25/12/1800,Britain�s first Christmas Tree was erected at Windsor by Queen Charlotte.

7/10/1799, The bell was salvaged from the Lutine, which sank off the island of Vlieland, off the coast of Holland. It was presented to Lloyds of London. Known as the Lutine Bell, it has been rung ever since to mark a marine disaster.


Naval Mutiny at Spithead

1797, Following Britain�s naval mutinies, the Mutiny Act was passed making it a treasonable offence to incite disaffection amongst the armed forces. Meanwhile the army and navy received pay rises.

30/6/1797, The naval mutiny at The Nore, led by Richard Parker, was put down.It had started as a protest against poor food and low pay.

16/4/1797, The British navy mutinied at Spithead, near Portsmouth, over poor pay, bad food, and arduous blockade duty. On 2/5/1797 the mutiny spread to the North Sea fleet.


17/4/1797, Britain�s first prisoner of war camp opened at Norman Cross Depot, near Stilton, Huntingdonshire. Prior to this, PoWs had been confined in civil prisons, floating hulks, or fortresses, but by 1796 the number of French PoWs was so large other accommodation had to be found.

12/2/1797, The last invasion of Britain. The Irish-American General William Tate landed at Fishguard, Pembrokeshire with 1,400 French troops, who soon surrendered.

23/2/1795, Sir Josiah Mason, English entrepreneuer and philanthropist, was born (died16/6/1881).

1/6/1794, The Battle of the Glorious 1st June. The British fleet under Lord Howe defeated the French under Admiral Villaret-Joyeuse, 700km west of Ushant.

1/2/1793, Britain declared war on France. The British economy entered a depression.

1792, In Britain, a barracks building programme began to house troops in ports and major industrial centres. Often the least affluent areas of town were chosen to site the barracks, in the event of urban riots breaking out there.

14/7/1791, In Birmingham, England, rioters destroyed the home and labarotory of Joseph Priestley, who discovered oxygen, because he supported the French Revolution. In 1794 Priestley left Britain for America.

3/1/1791, George Rennie, English civil engineer, was born in Surrey.


Death of the last Jacobite Catholics

1/11/1793, Lord George Gordon, British anti-Catholic agitator and leader of the Gordon Riots in 1780, died in Newgate Prison, London. He had been convicted of libelling Marie Antoinette.

5/3/1790, Flora Mac Donald, the Scottish Jacobite heroine who helped Prince Charles Edward (The Younger Pretender) to escape from the island of Benbecula, died.

31/1/1788, Prince Charles Edward Stuart (Bonnie Prince Charlie), the Young Pretender and leader of the Jacobite Rebellion, aimed at deposing King George II, died in exile in Rome.

2/6/1780, The Gordon Riots, anti-Catholic �No Popery� demonstrations named after Lord George Gordon, broke out in London. Lord Gordon had called his supporters to St Georges Fields and led them to protest against removal of some restrictions on Roman Catholics under the Catholic Relief Act of 1778.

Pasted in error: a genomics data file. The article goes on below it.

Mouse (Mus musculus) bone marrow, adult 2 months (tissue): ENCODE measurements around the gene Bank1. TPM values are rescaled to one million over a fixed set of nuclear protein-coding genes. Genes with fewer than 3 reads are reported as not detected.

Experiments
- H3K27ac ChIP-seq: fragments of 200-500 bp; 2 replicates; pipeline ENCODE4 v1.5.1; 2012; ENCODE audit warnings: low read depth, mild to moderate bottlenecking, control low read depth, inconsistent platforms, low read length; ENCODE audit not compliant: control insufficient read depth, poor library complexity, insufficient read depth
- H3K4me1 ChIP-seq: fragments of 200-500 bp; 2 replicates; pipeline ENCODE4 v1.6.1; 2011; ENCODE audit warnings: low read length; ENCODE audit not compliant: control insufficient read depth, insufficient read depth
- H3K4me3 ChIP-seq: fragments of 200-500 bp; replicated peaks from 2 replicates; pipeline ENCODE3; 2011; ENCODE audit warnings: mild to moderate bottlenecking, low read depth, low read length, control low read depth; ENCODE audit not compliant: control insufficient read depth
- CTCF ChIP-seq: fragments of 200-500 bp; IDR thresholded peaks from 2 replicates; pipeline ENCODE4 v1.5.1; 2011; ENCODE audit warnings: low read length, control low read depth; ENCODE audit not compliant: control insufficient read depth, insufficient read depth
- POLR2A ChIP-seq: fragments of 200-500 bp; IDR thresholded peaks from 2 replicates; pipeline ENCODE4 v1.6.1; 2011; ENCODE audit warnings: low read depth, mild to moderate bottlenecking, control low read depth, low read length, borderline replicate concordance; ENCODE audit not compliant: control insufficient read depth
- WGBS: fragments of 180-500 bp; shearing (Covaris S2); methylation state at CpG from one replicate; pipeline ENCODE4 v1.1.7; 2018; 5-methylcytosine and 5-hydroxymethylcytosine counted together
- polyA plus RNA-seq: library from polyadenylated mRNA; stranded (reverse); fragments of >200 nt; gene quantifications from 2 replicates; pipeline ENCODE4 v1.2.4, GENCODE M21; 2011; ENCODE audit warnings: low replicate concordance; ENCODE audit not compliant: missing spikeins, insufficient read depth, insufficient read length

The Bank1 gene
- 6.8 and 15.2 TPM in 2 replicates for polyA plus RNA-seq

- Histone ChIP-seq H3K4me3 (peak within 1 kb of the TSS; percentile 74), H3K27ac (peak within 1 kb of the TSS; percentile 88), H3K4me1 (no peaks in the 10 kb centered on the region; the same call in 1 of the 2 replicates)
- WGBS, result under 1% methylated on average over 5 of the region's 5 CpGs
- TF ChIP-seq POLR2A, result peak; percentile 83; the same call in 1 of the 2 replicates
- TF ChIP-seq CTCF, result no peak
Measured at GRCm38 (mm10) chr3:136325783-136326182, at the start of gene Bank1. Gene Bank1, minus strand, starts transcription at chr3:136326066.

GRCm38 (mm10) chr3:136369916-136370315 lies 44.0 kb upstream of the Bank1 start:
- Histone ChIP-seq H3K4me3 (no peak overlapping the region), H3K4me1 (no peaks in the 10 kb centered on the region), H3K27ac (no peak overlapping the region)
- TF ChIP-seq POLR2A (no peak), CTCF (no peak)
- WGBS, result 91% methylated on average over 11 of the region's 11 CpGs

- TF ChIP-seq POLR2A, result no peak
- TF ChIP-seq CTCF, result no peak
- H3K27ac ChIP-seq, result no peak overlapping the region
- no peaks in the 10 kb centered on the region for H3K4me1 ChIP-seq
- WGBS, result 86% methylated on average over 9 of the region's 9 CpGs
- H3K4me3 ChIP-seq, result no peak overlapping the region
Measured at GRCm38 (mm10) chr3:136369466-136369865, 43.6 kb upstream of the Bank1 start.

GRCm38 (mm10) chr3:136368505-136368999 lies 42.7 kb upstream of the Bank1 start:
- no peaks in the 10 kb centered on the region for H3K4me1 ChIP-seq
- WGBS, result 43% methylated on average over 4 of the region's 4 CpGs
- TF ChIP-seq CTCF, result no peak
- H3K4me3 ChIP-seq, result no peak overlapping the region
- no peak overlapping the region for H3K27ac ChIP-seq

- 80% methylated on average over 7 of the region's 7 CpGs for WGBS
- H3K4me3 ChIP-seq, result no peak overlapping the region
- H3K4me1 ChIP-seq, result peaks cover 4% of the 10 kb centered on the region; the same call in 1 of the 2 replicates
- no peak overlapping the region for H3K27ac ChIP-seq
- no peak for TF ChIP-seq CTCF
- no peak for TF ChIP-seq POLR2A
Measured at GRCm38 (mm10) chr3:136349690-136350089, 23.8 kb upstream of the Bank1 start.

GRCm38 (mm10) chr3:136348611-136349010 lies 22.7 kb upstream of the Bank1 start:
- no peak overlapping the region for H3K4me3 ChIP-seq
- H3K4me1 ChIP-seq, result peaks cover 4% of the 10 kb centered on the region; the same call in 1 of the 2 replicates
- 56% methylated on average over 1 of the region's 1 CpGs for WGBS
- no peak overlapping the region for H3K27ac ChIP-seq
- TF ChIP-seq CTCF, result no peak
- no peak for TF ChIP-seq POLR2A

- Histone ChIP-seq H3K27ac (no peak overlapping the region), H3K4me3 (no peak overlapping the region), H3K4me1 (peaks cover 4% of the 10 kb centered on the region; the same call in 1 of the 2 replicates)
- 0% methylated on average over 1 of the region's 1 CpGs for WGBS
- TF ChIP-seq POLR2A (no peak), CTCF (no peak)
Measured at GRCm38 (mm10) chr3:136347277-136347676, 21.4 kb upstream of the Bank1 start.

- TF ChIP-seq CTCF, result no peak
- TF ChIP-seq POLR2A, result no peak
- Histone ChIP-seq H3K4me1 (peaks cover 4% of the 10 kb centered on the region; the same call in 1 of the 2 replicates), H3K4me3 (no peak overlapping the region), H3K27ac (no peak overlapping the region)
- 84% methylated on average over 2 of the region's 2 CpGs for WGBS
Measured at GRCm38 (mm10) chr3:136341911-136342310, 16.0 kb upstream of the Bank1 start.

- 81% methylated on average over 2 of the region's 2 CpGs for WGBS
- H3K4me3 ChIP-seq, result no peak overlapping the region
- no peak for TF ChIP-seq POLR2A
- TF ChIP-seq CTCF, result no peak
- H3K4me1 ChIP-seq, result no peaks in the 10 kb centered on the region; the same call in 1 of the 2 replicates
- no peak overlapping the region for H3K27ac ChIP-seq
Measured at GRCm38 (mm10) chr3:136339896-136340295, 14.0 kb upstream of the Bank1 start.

1/1/1766, James Stuart, the Old Pretender, and father of Bonnie Prince Charlie, died in Rome.


22/2/1790, French soldiers landed at Fishguard, Wales, but were soon captured.

26/2/1789, Eaton Hodgkinson, British engineer, was born (died 18/6/1861).

1788, Cheltenham became famous as a spa town with the six-week visit of King George III. The spa waters had first been commercially exploited by Captain Henry Skillicorne (born 1678, died 1763) in 1738, though some locals had drunk the water before then.

26/8/1786, Britain and France agreed the Eden Treaty, reducing trade barriers between the two countries.

1/4/1786, Sir Thomas Buxton, English philanthropist, was born (died 19/2/1845).

1784, A window tax was introduced in Britain. To save money, many householders bricked up some of their wondows.

30/5/1784, Sir William Brown, financier, was born (died 1864).

7/12/1783, William Pitt the Younger became the youngest Prime Minister of Britain, aged 24.

24/2/1783, The British Parliament voted to discontinue the American War.

1/1/1783, Britain�s oldest Chamber of Commerce was established, in Glasgow.

20/3/1782, Lord North left office as Prime Minister.

19/9/1781, Tobias Furneaux, English navigator, died (born 21/8/1735).

6/4/1780, Lord Ashburton brought a resolution in the British Parliament to condemn the King, George III, for supporting the Government of Lord North.

12/8/1778, Francis Horner, British economist, was born (died 8/2/1817).

1777, Dolly Pentreath, the last known person to speak the Cornish language only, and no English, died.

1773, An Assay Office was established in Sheffield due to the amount of silver cutlery being manufactured there.

10/5/1773, The USA passed the Tea Act, reducing the amount of duty paid on tea imported into Britain. This was to help the east India Company, which had a surplus of unsold tea. However the full duty was retained on tea shipped to the American colonies.

7/7/1771, John Britton, English antiquary, was born (died1/1/1857).

27/11/1770, Horatio Nelson joined the Royal Navy as a 12-year-old moidshipman on the HMS Raisonnable.

13/3/1770, Daniel Lambert, Englishman famous for his great size, was born (died 21/7/1809).

1765, The Cyfarthfa iron works at Merthy Tydfil was set up.

16/7/1765, In Britain, George Grenville resigned as Prime Minister, and was replaced by the Marquess of Rockingham.

7/5/1765, HMS Victory was launched. She is now in dry dock in Portsmouth. Nelson was on board when killed by a musket shot.

26/4/1765, Emma, Lady Hamilton, mistress of Lord Nelson, was born in Ness, Cheshire.